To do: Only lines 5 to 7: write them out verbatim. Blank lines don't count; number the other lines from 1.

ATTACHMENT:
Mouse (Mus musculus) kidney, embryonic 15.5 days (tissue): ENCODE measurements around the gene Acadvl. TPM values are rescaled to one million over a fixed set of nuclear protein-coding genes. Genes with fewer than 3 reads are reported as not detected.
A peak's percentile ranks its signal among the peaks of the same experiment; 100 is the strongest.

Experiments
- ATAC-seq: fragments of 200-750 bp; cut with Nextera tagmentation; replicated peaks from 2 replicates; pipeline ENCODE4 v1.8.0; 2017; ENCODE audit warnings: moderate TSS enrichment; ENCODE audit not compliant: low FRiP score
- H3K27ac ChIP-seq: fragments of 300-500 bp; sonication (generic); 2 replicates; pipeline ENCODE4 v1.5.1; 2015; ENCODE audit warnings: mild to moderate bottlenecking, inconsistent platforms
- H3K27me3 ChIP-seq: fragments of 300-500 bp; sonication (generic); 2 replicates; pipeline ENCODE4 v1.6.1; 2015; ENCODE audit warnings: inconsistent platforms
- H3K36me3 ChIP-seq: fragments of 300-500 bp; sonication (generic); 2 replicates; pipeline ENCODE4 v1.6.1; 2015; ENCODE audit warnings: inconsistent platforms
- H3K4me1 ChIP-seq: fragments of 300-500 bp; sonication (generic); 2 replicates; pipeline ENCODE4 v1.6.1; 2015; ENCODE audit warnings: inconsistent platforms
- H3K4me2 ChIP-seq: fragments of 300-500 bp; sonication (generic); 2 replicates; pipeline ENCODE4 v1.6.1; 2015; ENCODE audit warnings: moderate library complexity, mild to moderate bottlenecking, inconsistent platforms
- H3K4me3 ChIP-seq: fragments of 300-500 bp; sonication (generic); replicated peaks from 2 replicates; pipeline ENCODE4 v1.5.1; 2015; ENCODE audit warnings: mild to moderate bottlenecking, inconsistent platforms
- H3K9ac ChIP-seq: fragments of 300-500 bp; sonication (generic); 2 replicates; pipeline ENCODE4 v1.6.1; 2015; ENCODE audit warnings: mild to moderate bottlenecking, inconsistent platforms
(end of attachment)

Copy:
- H3K27ac ChIP-seq: fragments of 300-500 bp; sonication (generic); 2 replicates; pipeline ENCODE4 v1.5.1; 2015; ENCODE audit warnings: mild to moderate bottlenecking, inconsistent platforms
- H3K27me3 ChIP-seq: fragments of 300-500 bp; sonication (generic); 2 replicates; pipeline ENCODE4 v1.6.1; 2015; ENCODE audit warnings: inconsistent platforms
- H3K36me3 ChIP-seq: fragments of 300-500 bp; sonication (generic); 2 replicates; pipeline ENCODE4 v1.6.1; 2015; ENCODE audit warnings: inconsistent platforms